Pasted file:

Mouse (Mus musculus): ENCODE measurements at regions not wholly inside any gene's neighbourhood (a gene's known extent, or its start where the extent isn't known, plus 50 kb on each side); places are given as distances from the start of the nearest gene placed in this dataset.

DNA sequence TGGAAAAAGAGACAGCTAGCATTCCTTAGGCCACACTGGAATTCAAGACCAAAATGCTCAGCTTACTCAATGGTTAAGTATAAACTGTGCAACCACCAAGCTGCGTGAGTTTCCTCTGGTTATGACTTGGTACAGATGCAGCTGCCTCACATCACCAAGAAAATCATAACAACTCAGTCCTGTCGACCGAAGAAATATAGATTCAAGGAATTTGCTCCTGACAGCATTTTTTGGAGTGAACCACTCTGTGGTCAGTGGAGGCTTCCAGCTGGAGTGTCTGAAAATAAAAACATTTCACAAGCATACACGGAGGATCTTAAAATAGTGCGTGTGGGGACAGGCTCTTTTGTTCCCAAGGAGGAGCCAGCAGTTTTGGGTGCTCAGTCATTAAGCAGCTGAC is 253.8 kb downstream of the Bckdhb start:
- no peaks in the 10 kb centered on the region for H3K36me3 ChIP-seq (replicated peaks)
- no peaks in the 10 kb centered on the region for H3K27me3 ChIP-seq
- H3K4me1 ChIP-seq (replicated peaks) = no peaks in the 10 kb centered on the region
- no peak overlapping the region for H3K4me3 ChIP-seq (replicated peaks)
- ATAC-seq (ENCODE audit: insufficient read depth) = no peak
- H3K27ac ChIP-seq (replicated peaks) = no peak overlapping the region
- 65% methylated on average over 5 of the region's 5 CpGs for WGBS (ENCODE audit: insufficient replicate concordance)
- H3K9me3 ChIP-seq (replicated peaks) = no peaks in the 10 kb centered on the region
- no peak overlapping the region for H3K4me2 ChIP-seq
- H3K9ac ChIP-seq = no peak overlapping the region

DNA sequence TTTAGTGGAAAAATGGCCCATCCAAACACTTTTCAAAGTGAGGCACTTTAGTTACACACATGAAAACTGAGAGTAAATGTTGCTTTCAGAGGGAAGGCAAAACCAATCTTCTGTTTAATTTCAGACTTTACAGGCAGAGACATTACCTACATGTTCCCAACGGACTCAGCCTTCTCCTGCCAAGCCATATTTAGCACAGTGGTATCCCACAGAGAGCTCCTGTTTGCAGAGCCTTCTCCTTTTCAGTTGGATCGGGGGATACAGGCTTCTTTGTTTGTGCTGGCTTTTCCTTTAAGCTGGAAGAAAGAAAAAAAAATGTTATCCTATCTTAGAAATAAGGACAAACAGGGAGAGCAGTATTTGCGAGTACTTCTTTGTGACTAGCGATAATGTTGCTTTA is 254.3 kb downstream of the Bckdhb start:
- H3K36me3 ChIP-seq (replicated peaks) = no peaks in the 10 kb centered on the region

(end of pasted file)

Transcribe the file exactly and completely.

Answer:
Mouse (Mus musculus): ENCODE measurements at regions not wholly inside any gene's neighbourhood (a gene's known extent, or its start where the extent isn't known, plus 50 kb on each side); places are given as distances from the start of the nearest gene placed in this dataset.

DNA sequence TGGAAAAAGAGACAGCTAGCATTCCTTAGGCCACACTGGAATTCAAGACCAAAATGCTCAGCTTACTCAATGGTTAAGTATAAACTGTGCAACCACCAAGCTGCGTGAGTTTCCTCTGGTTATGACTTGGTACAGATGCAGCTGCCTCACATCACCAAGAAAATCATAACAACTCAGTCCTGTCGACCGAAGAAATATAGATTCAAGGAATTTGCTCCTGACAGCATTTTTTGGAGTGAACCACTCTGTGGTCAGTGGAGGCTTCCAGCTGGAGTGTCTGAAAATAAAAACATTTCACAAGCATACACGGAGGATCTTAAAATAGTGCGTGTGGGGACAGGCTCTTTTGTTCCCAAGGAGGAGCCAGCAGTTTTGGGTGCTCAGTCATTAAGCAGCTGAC is 253.8 kb downstream of the Bckdhb start:
- no peaks in the 10 kb centered on the region for H3K36me3 ChIP-seq (replicated peaks)
- no peaks in the 10 kb centered on the region for H3K27me3 ChIP-seq
- H3K4me1 ChIP-seq (replicated peaks) = no peaks in the 10 kb centered on the region
- no peak overlapping the region for H3K4me3 ChIP-seq (replicated peaks)
- ATAC-seq (ENCODE audit: insufficient read depth) = no peak
- H3K27ac ChIP-seq (replicated peaks) = no peak overlapping the region
- 65% methylated on average over 5 of the region's 5 CpGs for WGBS (ENCODE audit: insufficient replicate concordance)
- H3K9me3 ChIP-seq (replicated peaks) = no peaks in the 10 kb centered on the region
- no peak overlapping the region for H3K4me2 ChIP-seq
- H3K9ac ChIP-seq = no peak overlapping the region

DNA sequence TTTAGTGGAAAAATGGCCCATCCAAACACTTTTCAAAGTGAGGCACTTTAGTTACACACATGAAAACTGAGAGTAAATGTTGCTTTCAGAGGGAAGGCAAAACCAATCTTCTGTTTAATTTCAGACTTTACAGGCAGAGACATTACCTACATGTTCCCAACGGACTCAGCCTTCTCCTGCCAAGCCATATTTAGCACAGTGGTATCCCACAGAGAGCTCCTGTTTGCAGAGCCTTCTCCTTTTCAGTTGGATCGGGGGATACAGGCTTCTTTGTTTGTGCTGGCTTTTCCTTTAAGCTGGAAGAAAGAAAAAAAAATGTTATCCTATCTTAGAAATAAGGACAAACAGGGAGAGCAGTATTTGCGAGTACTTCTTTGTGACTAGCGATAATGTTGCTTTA is 254.3 kb downstream of the Bckdhb start:
- H3K36me3 ChIP-seq (replicated peaks) = no peaks in the 10 kb centered on the region